by Ernst Lamothe Jr,
Director of Communications for Thornton Township
THORNTON TOWNSHIP, Ill. (March 24, 2020) – This has definitely been a unique time in our country. Even though the coronavirus started making news nationwide months ago, it vaulted to the forefront of many Americans’ minds during the past few weeks. Thornton Township assembled each manager from our various departments to decide which essential services would be maintained and which would be suspended at this time with the number of coronavirus confirmed cases growing. We struggled with that because we’ve always had an open door policy, and we wanted to keep as many programs as possible running.
But we also needed to make sure our residents were safe, especially since we serve many older adults in the community. Once the schools and businesses decided to close, we had to be diligent in making sure that we are not putting any of our residents or our staff at risk, while continuing to provide services for people so they wouldn’t fall through the cracks. Township government is so essential, and this crisis has proven that.
Outsiders who don’t understand our impact have said that township government is an extra layer of government. We actually see that differently. We see that extra layer as a safety net for the community. We offer services and programs that residents wouldn’t be able to utilize without us—free food, counseling, health screenings, and transportation to medical facilities and grocery stores.
Adjusted, but available
One of the most important elements we provide for families is food. Supervisor Frank M. Zuccarelli decided to continue our Wednesday township food pantry pick-up for families. (We serve more than 1,000 families per month.) Thornton Township families who have registered with our program can come as early as 9:00am on Wednesdays at 15340 Page Avenue in Harvey. In addition, we will continue our senior lunch program and have turned it into a carry-out service. Seniors can come from 11:00am to 12:30pm Tuesday through Thursday to our Calumet City site (1420 Huntington Drive) or our Riverdale site (14323 S. Halsted). The price of the meals will remain at $1.50.
Other programs that will still be available include our senior lawn care program which will begin in the late spring. And as of now, we are still helping clients in our assessor’s office.
On hold for now
At our Senior Centers in Calumet City (1420 Huntington Drive) and Riverdale (14323 S. Halsted), we have suspended all exercise and dance activities, card games, income tax services, weekly movie, bingo activities, and group senior counseling. Our General Assistance Program (333 162nd St., South Holland) has suspended taking incoming clients for CEDA Energy, PIPP ComEd Hardship, LIHEAP, and weatherization programs.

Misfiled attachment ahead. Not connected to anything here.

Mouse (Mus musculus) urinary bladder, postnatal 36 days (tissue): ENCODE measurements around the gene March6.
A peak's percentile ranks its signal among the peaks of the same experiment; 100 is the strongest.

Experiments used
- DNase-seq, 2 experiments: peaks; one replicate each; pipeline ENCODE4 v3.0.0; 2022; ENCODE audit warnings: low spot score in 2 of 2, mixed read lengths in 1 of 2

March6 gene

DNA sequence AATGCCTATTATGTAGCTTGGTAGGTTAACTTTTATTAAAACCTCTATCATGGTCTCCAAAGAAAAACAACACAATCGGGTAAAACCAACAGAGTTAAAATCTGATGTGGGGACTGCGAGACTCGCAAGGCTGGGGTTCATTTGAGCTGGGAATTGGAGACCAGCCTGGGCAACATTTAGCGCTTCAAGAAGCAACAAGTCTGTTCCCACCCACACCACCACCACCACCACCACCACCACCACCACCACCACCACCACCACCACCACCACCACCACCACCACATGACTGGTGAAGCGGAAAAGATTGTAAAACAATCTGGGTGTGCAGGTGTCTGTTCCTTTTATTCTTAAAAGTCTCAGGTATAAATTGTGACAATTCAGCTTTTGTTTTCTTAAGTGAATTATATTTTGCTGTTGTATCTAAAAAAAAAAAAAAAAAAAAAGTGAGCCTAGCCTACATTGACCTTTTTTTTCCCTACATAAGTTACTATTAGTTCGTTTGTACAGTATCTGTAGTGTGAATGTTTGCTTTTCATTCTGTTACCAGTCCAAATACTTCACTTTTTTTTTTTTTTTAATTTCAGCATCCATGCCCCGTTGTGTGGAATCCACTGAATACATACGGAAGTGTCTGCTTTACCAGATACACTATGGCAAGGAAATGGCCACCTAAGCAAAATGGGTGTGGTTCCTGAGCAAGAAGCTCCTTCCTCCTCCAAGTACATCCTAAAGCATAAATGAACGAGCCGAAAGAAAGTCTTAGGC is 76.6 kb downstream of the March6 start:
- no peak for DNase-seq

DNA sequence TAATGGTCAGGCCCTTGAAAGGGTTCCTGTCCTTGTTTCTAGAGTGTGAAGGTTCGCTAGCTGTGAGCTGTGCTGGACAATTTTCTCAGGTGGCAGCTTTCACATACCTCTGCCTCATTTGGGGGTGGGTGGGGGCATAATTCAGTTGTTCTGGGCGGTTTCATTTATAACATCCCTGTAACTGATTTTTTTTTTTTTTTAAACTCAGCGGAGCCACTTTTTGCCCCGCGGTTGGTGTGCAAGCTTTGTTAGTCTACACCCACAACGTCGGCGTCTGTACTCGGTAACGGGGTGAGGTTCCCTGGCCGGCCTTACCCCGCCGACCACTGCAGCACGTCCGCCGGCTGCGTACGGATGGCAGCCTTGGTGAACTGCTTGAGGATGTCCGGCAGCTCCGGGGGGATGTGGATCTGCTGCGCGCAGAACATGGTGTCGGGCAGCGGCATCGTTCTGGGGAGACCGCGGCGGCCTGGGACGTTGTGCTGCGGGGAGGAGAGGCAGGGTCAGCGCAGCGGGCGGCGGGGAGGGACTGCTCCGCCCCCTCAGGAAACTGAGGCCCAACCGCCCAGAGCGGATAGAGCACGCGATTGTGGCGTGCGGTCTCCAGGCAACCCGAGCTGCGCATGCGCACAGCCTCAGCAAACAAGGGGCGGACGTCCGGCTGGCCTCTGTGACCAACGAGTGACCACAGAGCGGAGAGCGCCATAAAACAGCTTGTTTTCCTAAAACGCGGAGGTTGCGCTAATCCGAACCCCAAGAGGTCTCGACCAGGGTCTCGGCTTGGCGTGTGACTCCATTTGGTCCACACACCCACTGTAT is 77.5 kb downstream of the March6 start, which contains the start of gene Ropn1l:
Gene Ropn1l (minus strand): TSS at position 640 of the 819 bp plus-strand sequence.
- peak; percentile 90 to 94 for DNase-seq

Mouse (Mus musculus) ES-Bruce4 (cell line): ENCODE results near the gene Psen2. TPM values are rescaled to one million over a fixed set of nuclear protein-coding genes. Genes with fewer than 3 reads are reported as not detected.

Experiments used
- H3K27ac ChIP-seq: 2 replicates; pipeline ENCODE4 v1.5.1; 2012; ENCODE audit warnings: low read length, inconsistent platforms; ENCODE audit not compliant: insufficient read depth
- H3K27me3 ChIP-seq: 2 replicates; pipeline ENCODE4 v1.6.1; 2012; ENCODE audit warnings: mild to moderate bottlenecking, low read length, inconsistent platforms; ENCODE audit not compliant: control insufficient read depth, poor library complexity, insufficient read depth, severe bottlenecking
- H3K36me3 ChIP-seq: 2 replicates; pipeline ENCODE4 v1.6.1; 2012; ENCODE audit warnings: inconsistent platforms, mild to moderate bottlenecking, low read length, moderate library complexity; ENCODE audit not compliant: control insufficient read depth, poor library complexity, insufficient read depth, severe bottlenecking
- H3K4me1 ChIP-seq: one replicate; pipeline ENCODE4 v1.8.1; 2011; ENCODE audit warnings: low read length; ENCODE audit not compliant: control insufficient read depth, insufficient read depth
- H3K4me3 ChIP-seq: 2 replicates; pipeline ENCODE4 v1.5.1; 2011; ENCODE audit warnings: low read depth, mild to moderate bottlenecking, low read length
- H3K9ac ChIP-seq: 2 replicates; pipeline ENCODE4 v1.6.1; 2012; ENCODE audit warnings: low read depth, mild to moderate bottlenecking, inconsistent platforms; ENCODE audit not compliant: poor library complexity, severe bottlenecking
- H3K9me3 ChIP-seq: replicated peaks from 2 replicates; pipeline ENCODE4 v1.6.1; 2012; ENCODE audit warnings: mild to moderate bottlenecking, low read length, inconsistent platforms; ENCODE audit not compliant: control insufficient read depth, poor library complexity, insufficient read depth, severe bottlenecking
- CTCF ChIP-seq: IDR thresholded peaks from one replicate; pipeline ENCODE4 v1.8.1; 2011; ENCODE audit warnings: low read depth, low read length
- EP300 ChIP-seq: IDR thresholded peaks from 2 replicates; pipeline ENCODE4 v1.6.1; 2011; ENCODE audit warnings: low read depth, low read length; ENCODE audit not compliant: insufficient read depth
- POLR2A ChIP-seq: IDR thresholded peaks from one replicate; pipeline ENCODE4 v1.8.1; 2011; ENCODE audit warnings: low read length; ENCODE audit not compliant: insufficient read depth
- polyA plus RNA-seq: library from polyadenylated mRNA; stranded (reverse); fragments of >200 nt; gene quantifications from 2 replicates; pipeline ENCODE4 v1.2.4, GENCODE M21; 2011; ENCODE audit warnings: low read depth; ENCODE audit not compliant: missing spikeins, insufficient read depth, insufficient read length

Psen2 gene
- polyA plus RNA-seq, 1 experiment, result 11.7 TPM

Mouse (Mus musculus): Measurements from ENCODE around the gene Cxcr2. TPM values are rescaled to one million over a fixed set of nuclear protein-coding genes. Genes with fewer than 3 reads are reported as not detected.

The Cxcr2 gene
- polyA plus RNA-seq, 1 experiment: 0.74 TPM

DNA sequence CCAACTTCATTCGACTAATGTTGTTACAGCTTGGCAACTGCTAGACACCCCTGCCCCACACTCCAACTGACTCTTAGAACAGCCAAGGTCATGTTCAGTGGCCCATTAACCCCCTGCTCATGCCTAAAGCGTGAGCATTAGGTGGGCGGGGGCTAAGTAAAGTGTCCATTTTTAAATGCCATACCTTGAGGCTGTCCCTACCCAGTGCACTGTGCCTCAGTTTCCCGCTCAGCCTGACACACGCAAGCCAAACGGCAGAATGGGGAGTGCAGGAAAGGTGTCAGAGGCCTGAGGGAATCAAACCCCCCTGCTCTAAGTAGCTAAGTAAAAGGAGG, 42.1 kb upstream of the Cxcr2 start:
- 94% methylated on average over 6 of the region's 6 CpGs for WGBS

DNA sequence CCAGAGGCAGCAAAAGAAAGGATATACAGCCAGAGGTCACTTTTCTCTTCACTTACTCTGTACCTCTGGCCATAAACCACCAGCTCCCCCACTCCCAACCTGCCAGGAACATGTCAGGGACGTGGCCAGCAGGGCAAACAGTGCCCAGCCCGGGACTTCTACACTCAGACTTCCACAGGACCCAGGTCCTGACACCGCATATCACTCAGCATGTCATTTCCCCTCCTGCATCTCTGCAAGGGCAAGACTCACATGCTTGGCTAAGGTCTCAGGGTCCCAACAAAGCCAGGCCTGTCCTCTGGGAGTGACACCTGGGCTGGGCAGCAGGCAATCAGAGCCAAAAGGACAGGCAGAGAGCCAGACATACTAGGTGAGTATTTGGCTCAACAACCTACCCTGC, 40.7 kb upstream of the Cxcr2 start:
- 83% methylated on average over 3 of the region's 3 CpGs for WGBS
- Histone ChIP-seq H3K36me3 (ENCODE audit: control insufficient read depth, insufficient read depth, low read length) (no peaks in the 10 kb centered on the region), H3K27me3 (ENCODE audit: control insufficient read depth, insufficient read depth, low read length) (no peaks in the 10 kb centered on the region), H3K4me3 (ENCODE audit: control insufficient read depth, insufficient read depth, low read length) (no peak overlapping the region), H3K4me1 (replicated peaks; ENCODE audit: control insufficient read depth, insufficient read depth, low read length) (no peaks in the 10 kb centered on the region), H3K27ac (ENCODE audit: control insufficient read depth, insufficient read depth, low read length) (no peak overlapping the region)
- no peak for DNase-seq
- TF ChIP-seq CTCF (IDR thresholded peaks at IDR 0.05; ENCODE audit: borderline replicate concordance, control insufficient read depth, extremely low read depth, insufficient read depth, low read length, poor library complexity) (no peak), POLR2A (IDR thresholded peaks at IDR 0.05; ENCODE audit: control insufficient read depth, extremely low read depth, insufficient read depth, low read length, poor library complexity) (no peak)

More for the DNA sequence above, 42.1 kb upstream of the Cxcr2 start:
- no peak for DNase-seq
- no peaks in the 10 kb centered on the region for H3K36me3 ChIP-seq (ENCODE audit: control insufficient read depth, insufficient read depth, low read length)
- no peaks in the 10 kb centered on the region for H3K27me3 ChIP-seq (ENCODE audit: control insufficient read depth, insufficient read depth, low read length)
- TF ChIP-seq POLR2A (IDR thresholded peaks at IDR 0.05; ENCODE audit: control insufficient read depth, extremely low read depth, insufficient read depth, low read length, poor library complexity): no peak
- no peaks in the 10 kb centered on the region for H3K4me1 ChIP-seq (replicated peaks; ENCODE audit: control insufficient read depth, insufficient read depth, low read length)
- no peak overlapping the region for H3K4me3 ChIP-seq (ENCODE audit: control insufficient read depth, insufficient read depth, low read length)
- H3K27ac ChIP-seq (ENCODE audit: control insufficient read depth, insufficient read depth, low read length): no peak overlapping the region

Our Youth and Family Services (14323 S. Halsted, Riverdale) have suspended all after-school childcare services.
Our Special Services Department (333 162nd St., South Holland) has suspended our regular dances and regularly scheduled activities.
These were not easy decisions for us. Our coronavirus task force and Supervisor Zuccarelli wrestled with wanting to keep as many programs as possible open because we always strive to help the community and be a vessel for people in need. However our concerns for the community’s health had to be our number one priority.
Still open for business
I want to emphasize one point: All our township buildings are still open, and people can stop in whenever necessary. Also, we continue to operate our senior transportation program.
The Township family
One difficult part of this process for us is that our Township employees and our community clients are our families. Many of us have worked with residents and each other for decades. With the incredible culture we have created, it’s difficult to be unable to hug, kiss, and shake hands! We are used to being able to give our client hugs when we see them in need—we’ve always been a strong shoulder for them to cry on and a friendly face to deliver news of help.
All we know right now is that we will get through this together. The coronavirus is something that doesn’t discriminate. It affects all genders, all political and religious affiliations, the wealthy and underserved, all cultures, East Coast, West Coast, South, or Midwest. We need to work together and stay united.
We are hopeful that this current crisis will help us realize what we already knew all along—we have more similarities than differences.
Stay safe, stay calm, stay united, and don’t lose your sense of love and laughter through this difficult time.